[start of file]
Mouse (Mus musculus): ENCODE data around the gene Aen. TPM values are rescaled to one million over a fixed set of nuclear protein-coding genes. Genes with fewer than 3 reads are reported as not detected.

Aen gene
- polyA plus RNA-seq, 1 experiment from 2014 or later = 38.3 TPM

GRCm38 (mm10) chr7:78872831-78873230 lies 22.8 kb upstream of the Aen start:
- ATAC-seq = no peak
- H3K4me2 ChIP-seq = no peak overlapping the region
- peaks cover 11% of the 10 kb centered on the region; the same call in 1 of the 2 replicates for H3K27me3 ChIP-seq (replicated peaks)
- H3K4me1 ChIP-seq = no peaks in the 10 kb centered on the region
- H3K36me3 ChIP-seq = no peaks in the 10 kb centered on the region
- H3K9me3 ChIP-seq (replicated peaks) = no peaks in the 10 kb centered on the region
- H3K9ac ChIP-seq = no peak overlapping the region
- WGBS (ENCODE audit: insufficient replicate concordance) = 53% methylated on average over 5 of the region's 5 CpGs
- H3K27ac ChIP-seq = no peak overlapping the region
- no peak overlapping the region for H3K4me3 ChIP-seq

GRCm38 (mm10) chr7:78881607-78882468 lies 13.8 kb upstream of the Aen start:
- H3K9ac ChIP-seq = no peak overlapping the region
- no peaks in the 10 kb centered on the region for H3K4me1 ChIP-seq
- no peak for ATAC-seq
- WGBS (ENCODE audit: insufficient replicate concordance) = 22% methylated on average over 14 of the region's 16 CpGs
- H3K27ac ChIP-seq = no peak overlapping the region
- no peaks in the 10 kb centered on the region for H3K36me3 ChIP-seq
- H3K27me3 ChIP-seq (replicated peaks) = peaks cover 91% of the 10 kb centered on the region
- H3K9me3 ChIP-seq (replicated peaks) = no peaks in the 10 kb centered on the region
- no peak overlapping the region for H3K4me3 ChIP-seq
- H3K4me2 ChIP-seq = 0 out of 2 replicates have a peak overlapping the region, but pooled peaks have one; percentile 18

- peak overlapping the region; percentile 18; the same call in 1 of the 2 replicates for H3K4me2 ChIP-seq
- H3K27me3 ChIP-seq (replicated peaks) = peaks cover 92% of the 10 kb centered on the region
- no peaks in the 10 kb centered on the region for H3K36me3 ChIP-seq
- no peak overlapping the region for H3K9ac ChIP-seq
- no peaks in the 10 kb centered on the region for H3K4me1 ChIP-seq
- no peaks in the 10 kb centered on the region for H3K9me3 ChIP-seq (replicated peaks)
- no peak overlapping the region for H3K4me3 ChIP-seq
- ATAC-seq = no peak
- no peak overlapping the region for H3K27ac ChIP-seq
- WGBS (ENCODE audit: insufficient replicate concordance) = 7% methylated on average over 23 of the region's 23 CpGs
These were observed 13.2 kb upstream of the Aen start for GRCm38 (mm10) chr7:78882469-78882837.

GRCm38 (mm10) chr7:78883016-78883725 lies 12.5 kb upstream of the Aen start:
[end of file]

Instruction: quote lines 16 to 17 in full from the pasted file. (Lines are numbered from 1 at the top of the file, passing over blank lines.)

- H3K9ac ChIP-seq = no peak overlapping the region
- no peaks in the 10 kb centered on the region for H3K4me1 ChIP-seq